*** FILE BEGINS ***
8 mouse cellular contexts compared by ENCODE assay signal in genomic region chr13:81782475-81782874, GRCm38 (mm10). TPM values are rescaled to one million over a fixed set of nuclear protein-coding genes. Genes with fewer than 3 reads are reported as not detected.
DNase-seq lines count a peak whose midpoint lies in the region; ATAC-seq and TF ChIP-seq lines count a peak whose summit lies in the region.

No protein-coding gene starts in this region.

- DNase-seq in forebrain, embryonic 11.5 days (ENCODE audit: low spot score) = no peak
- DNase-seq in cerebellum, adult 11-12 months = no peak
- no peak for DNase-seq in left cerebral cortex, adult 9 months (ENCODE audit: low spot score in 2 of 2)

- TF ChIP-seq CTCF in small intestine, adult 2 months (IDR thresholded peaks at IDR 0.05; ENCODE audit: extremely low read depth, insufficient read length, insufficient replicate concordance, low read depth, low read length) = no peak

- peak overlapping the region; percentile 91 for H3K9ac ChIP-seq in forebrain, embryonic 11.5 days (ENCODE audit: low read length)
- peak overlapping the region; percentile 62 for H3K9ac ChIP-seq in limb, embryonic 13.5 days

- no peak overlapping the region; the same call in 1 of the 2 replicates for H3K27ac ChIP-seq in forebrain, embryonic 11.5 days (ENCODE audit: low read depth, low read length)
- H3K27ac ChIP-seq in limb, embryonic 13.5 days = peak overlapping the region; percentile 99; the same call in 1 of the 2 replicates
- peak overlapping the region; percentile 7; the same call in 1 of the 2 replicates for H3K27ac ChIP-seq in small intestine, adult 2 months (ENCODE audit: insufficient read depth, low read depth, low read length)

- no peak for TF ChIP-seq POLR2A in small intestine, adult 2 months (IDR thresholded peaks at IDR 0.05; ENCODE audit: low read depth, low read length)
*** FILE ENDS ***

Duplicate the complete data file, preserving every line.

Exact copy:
8 mouse cellular contexts compared by ENCODE assay signal in genomic region chr13:81782475-81782874, GRCm38 (mm10). TPM values are rescaled to one million over a fixed set of nuclear protein-coding genes. Genes with fewer than 3 reads are reported as not detected.
DNase-seq lines count a peak whose midpoint lies in the region; ATAC-seq and TF ChIP-seq lines count a peak whose summit lies in the region.

No protein-coding gene starts in this region.

- DNase-seq in forebrain, embryonic 11.5 days (ENCODE audit: low spot score) = no peak
- DNase-seq in cerebellum, adult 11-12 months = no peak
- no peak for DNase-seq in left cerebral cortex, adult 9 months (ENCODE audit: low spot score in 2 of 2)

- TF ChIP-seq CTCF in small intestine, adult 2 months (IDR thresholded peaks at IDR 0.05; ENCODE audit: extremely low read depth, insufficient read length, insufficient replicate concordance, low read depth, low read length) = no peak

- peak overlapping the region; percentile 91 for H3K9ac ChIP-seq in forebrain, embryonic 11.5 days (ENCODE audit: low read length)
- peak overlapping the region; percentile 62 for H3K9ac ChIP-seq in limb, embryonic 13.5 days

- no peak overlapping the region; the same call in 1 of the 2 replicates for H3K27ac ChIP-seq in forebrain, embryonic 11.5 days (ENCODE audit: low read depth, low read length)
- H3K27ac ChIP-seq in limb, embryonic 13.5 days = peak overlapping the region; percentile 99; the same call in 1 of the 2 replicates
- peak overlapping the region; percentile 7; the same call in 1 of the 2 replicates for H3K27ac ChIP-seq in small intestine, adult 2 months (ENCODE audit: insufficient read depth, low read depth, low read length)

- no peak for TF ChIP-seq POLR2A in small intestine, adult 2 months (IDR thresholded peaks at IDR 0.05; ENCODE audit: low read depth, low read length)